John Newton was a pastor’s pastor.
He preached. He mentored. He wrote.
For sixteen years (1764-1780), Newton served as the curate of Olney parish. Olney (pronounced “all-knee.” ) was a rural area of only 2000 people. The congregation was poor and largely uneducated, most making their living as laborers in the lace industry.
William Cowper – a young man plagued with frequent bouts of depression – moved to Olney in 1767. Once a candidate for a finance career in London (a position arranged through the influence of a domineering and loveless father) Cowper’s life was marked with loneliness and pain. Despite his reclusive and emotionally devastating story, Cowper’s years in Olney were the happiest and most stable of his otherwise tragic life.
Newton (who, like Cowper lost his mother when he was 6 years old) seemed to love Cowper out of a bottomless empathy and compassion. They would walk together, write frequently, and share their thoughts about their church. Throughout their friendship, Newton was a trusted confidant, loving friend, and an incredible pastor.
Cowper wrote of Newton: “A sincerer or more affectionate friend, no man ever had.”
Picking up on Cowper’s poetic gift, Newton asked his young friend to consider the idea of collaborating on a hymnal together. The hymns were to be used especially in their small church.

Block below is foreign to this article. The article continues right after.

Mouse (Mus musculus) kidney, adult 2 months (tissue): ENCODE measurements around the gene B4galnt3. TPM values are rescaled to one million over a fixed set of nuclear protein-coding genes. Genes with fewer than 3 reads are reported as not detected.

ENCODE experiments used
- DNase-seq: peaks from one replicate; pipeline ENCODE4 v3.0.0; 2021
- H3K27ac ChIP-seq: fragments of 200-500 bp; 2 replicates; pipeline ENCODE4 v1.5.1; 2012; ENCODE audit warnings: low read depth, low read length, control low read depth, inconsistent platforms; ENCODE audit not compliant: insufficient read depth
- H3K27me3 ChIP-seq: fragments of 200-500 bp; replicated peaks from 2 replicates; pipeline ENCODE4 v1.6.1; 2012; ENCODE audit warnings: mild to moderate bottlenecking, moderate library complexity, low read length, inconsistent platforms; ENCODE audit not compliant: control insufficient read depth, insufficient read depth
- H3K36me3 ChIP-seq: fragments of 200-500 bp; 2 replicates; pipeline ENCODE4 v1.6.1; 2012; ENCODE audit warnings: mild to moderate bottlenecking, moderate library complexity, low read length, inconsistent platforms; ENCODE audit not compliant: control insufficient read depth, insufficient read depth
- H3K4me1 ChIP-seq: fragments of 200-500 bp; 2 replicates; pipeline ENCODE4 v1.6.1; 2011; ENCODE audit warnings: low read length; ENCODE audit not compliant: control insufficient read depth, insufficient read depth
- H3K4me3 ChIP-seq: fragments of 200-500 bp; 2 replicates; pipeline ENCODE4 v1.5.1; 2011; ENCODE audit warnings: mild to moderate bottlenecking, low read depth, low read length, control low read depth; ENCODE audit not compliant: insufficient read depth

The result: Olney Hymns. 348 hymns (incidentally, with no musical arrangement) including Amazing Grace, and There is a Fountain. Newton wrote over 200. Cowper wrote 68.
Here’s the point: for a church to truly create, it must be alive. Put another way: When God is moving in the life of a local church, that church will then be free to express itself in a tangible way.
For worship leaders: In the preface of the hymnal, Newton wrote: “they should be hymns – not odes, if designed for public worship, and for plain people.” That’s pretty good criteria. If you’re asking your church to engage in worship that doesn’t resonate with who they are, then you’re simply not serving them. Don’t ask them to fake it.
For pastors: Newton engaged Cowper with a great deal of intentionality. The Olney Hymns project was Newton’s way of developing Cowper’s melancholy and reflective personality.
Describing his reason for creating a hymnal (he was a busy pastor after all) Newton wrote in preface:
“…A desire of promoting the faith and comfort of sincere christians, though the principal, was not the only motive to this undertaking. It was likewise intended as a monument, to perpetuate the remembrance of an intimate and endeared friendship.”
Engage the melancholy. Actively love the down-spirited. Mentor the broken. Above all: Make sure you’ve got the time. That sounds incredibly Christlike, yes?
If you’re interested, read the original preface to Olney Hymns here.